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Unlocking the Positive Impact of Migration on Sustainable Development to Recover Better, Faster and Stronger from COVID-19


Unlocking the Positive Impact of Migration on Sustainable Development to Recover Better, Faster and Stronger from COVID-19

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At this year’s High-Level Political Forum (HLPF) the United Nations Network on Migration calls on all States to harness the contributions of migrants as enablers of sustainable development and enhance cooperation to ensure safe, orderly and regular migration. This involves full respect for human and labour rights and the humane treatment of migrants, regardless of migration status, as outlined in the Global Compact for Safe, Orderly and Regular Migration (GCM). This historic compact is grounded in and contributes to achieving all Sustainable Development Goals (SDGs) and ensuring that we leave no one behind.

Migrants are key actors across all dimensions of sustainable development. Through their work, their remittances and the links they build between countries, they reduce poverty, provide vital services, and support families and communities in countries of origin, transit and destination. COVID-19 has underscored the crucial importance of migrants in keeping our societies running, while underlining the need to build more equal and inclusive societies that will be resilient in the face of future pandemics.

However, COVID-19 and the subsequent measures taken by governments to contain its spread have  significantly disrupted human mobility, whose expected growth slowed by 27 per cent in 2020 (UNDESA). Mobility restrictions have reduced GDP growth and created labour shortages in key sectors.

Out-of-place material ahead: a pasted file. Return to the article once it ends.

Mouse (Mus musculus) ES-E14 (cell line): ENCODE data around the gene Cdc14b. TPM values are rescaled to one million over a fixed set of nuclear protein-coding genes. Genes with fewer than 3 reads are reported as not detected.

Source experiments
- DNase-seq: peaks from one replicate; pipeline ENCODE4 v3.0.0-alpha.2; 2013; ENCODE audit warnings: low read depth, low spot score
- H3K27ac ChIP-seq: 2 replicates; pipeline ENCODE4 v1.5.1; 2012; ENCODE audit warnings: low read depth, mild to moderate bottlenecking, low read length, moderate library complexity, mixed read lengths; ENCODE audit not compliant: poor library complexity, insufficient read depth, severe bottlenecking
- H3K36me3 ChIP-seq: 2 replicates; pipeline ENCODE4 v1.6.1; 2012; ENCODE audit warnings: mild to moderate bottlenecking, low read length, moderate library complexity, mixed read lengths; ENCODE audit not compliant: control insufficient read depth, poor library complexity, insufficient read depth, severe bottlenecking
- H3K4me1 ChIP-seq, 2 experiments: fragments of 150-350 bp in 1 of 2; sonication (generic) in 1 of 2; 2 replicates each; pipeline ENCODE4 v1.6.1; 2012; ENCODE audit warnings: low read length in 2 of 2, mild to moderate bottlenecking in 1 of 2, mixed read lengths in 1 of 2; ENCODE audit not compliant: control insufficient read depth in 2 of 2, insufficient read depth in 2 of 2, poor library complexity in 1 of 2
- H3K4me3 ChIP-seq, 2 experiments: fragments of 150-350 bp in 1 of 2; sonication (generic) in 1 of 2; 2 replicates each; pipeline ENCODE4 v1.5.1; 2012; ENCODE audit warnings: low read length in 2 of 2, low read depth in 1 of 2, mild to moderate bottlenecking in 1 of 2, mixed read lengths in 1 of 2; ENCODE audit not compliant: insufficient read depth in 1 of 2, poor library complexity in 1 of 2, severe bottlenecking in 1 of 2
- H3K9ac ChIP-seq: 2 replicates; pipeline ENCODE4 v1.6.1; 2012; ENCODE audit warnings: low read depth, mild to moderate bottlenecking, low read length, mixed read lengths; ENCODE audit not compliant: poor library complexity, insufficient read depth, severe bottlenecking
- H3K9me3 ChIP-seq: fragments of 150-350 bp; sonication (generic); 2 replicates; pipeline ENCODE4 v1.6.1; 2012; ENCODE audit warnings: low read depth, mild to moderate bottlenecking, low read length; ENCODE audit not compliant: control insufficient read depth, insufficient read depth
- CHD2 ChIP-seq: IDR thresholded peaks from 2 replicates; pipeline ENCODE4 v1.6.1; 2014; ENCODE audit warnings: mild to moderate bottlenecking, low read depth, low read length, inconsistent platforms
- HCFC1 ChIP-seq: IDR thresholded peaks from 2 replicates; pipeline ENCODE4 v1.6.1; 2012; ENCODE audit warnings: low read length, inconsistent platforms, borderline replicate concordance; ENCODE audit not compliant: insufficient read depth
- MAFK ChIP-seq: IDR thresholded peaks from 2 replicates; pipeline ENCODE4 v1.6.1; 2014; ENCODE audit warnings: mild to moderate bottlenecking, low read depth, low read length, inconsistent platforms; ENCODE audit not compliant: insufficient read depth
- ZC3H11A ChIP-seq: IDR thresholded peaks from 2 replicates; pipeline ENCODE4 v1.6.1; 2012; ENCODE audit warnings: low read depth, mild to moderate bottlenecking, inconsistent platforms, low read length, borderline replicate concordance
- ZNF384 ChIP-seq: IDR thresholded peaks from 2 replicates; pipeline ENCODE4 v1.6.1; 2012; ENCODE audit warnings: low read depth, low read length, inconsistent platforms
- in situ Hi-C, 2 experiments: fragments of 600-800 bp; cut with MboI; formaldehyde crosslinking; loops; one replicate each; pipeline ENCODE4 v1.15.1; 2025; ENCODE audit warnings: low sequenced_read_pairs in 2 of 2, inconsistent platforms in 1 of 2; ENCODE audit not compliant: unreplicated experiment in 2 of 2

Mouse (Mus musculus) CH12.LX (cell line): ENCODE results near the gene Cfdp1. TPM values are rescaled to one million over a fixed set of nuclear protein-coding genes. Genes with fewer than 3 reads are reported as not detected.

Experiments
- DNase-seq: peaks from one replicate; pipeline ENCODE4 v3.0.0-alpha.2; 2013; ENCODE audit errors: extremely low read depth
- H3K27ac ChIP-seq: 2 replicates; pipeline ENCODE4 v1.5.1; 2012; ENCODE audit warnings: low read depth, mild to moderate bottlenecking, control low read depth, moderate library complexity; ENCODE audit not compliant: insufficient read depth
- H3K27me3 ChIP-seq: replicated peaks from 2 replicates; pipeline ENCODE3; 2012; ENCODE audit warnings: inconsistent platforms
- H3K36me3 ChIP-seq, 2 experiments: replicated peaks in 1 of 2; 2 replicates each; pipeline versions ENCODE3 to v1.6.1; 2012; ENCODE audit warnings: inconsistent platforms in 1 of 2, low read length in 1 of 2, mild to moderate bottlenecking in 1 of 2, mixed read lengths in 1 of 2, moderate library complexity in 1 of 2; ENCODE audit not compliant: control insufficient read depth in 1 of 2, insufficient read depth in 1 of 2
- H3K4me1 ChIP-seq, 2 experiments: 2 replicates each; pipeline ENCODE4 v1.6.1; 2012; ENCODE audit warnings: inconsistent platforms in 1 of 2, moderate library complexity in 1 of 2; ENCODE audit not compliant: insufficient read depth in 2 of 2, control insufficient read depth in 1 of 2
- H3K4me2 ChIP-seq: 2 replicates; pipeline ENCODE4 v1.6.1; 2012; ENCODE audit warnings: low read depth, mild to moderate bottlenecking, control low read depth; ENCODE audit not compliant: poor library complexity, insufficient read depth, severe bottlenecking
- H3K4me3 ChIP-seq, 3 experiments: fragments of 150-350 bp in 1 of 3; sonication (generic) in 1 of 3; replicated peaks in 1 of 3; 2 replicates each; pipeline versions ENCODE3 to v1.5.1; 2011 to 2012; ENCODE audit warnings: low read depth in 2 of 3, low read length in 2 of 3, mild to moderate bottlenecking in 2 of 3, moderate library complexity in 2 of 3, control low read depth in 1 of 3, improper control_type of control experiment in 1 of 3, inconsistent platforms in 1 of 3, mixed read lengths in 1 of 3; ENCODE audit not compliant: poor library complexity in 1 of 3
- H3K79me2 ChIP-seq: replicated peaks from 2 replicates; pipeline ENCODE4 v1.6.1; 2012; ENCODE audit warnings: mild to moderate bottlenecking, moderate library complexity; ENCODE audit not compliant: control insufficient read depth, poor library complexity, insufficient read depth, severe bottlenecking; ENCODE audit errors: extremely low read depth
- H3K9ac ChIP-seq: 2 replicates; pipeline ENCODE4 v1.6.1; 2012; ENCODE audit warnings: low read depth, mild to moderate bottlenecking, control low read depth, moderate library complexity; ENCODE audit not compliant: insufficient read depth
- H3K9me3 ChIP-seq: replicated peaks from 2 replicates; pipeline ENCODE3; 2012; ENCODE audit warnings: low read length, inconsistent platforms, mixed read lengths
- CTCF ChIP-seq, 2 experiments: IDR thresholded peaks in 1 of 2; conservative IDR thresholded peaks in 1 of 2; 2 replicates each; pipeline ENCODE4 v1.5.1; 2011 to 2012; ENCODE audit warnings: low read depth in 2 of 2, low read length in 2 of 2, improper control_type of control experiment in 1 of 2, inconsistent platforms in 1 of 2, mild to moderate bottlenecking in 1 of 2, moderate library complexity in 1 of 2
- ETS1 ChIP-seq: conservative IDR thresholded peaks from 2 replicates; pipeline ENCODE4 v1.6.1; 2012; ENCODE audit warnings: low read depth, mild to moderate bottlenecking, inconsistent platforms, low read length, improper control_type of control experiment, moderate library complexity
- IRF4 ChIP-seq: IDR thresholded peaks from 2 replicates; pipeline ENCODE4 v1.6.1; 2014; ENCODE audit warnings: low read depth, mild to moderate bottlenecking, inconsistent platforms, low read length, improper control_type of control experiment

Furthermore, migrants have too often borne the brunt of the health and socio-economic impacts of the pandemic, exposing them to increased risks of contracting COVID-19, greater difficulties accessing diagnostics, treatments and vaccines, and greater likelihood of discrimination, job loss and lack of access to decent work. Many migrants have been stranded without access to their human rights or forcibly returned to countries of origin without due regard to their rights, safety and dignity. This has harmed migrants and their ability to support their families and communities in countries of origin and destination, and has set back SDGs achievement.

No country will recover from COVID-19, nor achieve the SDGs, without well-governed migratory movements and the effective inclusion and protection of migrants. Resilience in the face of future pandemics requires us to build inclusive societies founded on human and labour rights, as well as gender equality. There are many challenges on the horizon. Xenophobia, discrimination, gender-based violence and exclusion of migrants are increasing human rights protection risks, exacerbating inequalities while threatening social cohesion and preventing societies from mobilizing their full potential for recovery.

The United Nations Network on Migration reminds States of their commitment to reducing inequalities within and among countries (SDG 10). Pursuant to the commitments outlined in the 2030 Agenda for Sustainable Development and in the GCM, the Network calls on States, in coordination with all relevant stakeholders, to:

  • Facilitate safe, orderly, regular and responsible migration and human mobility (SDG 10.7);
  • Respect, protect and fulfil the human rights of all migrants, regardless of migration status and without discrimination;
  • Ensure that migrants, regardless of their nationality and migration status, and in line with universal health coverage principles, have access to health care services and safe, effective, quality and affordable essential medicines and vaccines, including COVID-19 vaccines, and can seek health care, vaccination services and information in a secure environment without fear or risk of immigration control or deportation (SDG 3.8);